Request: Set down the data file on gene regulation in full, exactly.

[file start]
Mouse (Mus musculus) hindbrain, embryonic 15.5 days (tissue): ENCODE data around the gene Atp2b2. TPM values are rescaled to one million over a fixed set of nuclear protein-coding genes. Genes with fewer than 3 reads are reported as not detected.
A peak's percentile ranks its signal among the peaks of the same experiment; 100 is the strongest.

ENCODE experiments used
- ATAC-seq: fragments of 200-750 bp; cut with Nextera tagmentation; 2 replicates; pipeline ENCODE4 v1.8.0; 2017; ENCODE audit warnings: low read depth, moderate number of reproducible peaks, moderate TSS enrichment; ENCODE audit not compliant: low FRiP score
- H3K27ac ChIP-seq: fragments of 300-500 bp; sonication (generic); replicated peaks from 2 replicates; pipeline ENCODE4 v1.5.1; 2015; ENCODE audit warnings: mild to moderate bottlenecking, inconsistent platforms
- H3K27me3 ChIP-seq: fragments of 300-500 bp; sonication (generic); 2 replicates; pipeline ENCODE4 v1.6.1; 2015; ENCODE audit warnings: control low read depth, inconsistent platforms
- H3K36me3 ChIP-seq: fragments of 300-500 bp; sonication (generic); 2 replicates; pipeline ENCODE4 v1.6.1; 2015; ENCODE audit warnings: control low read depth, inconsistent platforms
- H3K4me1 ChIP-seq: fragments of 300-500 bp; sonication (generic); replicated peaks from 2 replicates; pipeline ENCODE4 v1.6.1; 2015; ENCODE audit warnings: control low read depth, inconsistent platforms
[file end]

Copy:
Mouse (Mus musculus) hindbrain, embryonic 15.5 days (tissue): ENCODE data around the gene Atp2b2. TPM values are rescaled to one million over a fixed set of nuclear protein-coding genes. Genes with fewer than 3 reads are reported as not detected.
A peak's percentile ranks its signal among the peaks of the same experiment; 100 is the strongest.

ENCODE experiments used
- ATAC-seq: fragments of 200-750 bp; cut with Nextera tagmentation; 2 replicates; pipeline ENCODE4 v1.8.0; 2017; ENCODE audit warnings: low read depth, moderate number of reproducible peaks, moderate TSS enrichment; ENCODE audit not compliant: low FRiP score
- H3K27ac ChIP-seq: fragments of 300-500 bp; sonication (generic); replicated peaks from 2 replicates; pipeline ENCODE4 v1.5.1; 2015; ENCODE audit warnings: mild to moderate bottlenecking, inconsistent platforms
- H3K27me3 ChIP-seq: fragments of 300-500 bp; sonication (generic); 2 replicates; pipeline ENCODE4 v1.6.1; 2015; ENCODE audit warnings: control low read depth, inconsistent platforms
- H3K36me3 ChIP-seq: fragments of 300-500 bp; sonication (generic); 2 replicates; pipeline ENCODE4 v1.6.1; 2015; ENCODE audit warnings: control low read depth, inconsistent platforms
- H3K4me1 ChIP-seq: fragments of 300-500 bp; sonication (generic); replicated peaks from 2 replicates; pipeline ENCODE4 v1.6.1; 2015; ENCODE audit warnings: control low read depth, inconsistent platforms